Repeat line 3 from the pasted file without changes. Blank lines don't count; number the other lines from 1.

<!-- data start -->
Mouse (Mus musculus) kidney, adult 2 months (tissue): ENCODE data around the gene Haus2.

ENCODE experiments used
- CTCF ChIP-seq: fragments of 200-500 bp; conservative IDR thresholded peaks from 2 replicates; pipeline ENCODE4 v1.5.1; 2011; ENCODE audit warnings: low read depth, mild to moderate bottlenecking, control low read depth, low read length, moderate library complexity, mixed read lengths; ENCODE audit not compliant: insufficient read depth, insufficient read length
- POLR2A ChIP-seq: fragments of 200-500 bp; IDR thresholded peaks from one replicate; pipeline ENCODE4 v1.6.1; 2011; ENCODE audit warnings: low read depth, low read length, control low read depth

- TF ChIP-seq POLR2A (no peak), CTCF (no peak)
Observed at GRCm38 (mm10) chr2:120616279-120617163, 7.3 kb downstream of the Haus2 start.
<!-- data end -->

- CTCF ChIP-seq: fragments of 200-500 bp; conservative IDR thresholded peaks from 2 replicates; pipeline ENCODE4 v1.5.1; 2011; ENCODE audit warnings: low read depth, mild to moderate bottlenecking, control low read depth, low read length, moderate library complexity, mixed read lengths; ENCODE audit not compliant: insufficient read depth, insufficient read length